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Publication numberUS1930905 A
Publication typeGrant
Publication dateOct 17, 1933
Filing dateOct 31, 1931
Priority dateJan 8, 1924
Publication numberUS 1930905 A, US 1930905A, US-A-1930905, US1930905 A, US1930905A
InventorsAlexander M Nicolson
Original AssigneeWestern Electric Co
Export CitationBiBTeX, EndNote, RefMan
External Links: USPTO, USPTO Assignment, Espacenet
Piezo-electric apparatus
US 1930905 A
Abstract  available in
Previous page
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Claims  available in
Description  (OCR text may contain errors)

i Oct. 17, 1933.

A. M. NlcoLsoN 1,930,905 PIEZO-ELECTRIC APPARATUS .Original Filed Jari# 8, 1924 @m R@ Q 3 v A /IVVENTR 4.114. /V/COLSO/V By V- A TTOR/VEV Patented Oct.l 17, 1933 UNITED STATES PATENr OFFICE 1,930,905 E-ELECTRIC APPARATUS Alexander M. Nicolson, New York, N. Y., as-

signor to Western Electric Company, In

porated, New York, N. Y., a corporation of' New York original application January s, 1924, iserial No.

Divided and this application October s1, 1931. serial No. 512,303

s claims. (ci. 111-321) o which it is subjected. According to ythis invention, the piezo-electric crystal is mounted within a hermetically sealed container in such manner that desired electrical and mechanical forces may be impressed -upon it while the normal conditions of the atmospheric pressure and temperature within the container are maintained substantially independent of and unaiected by variay tions in the pressure and temperature of the exV ternal atmosphere about said container.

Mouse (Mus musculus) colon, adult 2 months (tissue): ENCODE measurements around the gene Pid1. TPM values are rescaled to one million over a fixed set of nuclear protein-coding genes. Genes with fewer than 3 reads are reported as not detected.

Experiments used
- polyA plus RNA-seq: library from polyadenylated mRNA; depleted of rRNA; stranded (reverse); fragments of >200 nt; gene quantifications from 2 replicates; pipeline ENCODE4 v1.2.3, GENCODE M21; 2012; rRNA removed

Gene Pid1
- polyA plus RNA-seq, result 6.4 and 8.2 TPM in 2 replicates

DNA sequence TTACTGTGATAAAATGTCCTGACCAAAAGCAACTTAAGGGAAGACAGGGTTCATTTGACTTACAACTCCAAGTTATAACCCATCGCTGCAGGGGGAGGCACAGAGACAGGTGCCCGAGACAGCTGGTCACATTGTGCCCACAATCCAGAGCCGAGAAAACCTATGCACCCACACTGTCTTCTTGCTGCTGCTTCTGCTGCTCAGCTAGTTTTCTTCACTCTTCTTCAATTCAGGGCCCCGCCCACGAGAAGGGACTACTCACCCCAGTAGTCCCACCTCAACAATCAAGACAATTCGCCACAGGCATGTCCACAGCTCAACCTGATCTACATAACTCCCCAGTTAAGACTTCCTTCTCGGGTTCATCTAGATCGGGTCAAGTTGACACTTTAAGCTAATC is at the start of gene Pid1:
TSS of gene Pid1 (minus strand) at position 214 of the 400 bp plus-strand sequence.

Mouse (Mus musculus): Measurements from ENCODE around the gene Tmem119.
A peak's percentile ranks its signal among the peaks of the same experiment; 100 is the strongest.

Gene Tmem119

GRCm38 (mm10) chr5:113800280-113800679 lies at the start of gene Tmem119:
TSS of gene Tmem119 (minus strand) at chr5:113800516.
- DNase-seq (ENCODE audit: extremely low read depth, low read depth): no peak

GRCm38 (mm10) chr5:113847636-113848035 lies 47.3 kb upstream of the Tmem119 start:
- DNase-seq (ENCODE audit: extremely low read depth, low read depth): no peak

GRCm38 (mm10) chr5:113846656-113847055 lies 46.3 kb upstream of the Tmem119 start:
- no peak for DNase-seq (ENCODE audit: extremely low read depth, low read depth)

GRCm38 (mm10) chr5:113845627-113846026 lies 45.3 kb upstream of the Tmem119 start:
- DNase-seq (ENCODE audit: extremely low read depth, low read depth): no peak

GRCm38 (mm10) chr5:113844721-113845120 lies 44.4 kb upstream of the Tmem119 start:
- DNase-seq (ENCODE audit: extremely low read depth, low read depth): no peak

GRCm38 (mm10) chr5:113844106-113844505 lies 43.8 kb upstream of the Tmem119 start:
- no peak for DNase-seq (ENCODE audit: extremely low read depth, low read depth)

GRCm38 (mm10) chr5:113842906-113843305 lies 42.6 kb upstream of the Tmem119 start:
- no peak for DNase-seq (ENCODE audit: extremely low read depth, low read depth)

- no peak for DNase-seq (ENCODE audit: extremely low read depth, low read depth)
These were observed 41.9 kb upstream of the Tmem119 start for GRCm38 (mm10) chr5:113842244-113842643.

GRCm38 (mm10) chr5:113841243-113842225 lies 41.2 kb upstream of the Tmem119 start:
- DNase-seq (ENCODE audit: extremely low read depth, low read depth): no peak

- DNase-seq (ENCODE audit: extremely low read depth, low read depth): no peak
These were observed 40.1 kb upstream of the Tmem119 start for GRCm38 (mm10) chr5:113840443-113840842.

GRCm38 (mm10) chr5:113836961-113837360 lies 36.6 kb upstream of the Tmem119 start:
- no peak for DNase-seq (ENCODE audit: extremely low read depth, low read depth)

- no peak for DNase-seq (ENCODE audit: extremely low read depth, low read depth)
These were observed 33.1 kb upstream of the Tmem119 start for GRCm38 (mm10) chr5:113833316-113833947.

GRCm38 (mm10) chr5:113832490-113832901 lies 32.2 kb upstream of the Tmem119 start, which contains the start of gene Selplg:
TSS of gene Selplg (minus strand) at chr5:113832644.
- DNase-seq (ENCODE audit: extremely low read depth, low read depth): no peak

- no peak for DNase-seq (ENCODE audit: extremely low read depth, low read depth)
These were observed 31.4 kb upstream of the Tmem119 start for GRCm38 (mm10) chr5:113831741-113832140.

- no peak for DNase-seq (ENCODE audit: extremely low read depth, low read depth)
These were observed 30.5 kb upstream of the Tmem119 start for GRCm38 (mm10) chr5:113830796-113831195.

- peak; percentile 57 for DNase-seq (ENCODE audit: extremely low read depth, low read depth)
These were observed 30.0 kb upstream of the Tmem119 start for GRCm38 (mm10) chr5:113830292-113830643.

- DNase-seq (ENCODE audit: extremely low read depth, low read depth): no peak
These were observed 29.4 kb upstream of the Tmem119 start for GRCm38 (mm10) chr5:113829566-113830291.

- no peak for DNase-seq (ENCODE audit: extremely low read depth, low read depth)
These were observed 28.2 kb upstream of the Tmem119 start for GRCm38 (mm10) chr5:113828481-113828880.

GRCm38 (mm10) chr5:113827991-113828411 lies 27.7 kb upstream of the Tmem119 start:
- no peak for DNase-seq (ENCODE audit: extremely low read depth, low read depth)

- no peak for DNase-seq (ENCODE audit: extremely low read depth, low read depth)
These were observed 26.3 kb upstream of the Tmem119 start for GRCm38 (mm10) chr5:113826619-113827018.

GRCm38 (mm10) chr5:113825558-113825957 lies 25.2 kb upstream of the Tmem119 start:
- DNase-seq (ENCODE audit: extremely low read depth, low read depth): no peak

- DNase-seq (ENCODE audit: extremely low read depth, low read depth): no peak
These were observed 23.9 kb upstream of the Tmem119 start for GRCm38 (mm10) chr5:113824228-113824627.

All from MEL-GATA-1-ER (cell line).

An additional feature of the invention is an oscillator of the electron discharge tube type, the frequency of which is determined by a hermetically sealed piezo-electric crystal thus assuring that the oscillation frequency will be substan-` tially unaffected by variations in atmospheric conditions such as changes in atmospheric temperature and pressure.

The novel features which are characteristic of the invention are set forth with particularity in the appended claims. The invention itself, however, both as to its organization and method of operation, together with furtherv objects and advantages thereof, will best be understood by reference to the following description taken in connection with the accompanying drawing in which;

Fig. 1 shows diagrammatically a stress measuring system employing an electron discharge oscillator constructed according to this invention;

Fig. 2 is a plan view of the apparatus at the left of Fig. 1; and

Fig. 3 illustrates a modified system for measuring compressional forces.

In Figs. 1 and 2, a member '11, which may be, for instance, a strut in a building structure, truss or the like, (not shown), is in compression in the direction indicated by the arrows. Where it is desired to know whether the stress changes over a period of time, as for instance, over av period during which there is re a change may occur due to settling of some part Y vof the structure, a clamp '12 and a clamp '13, or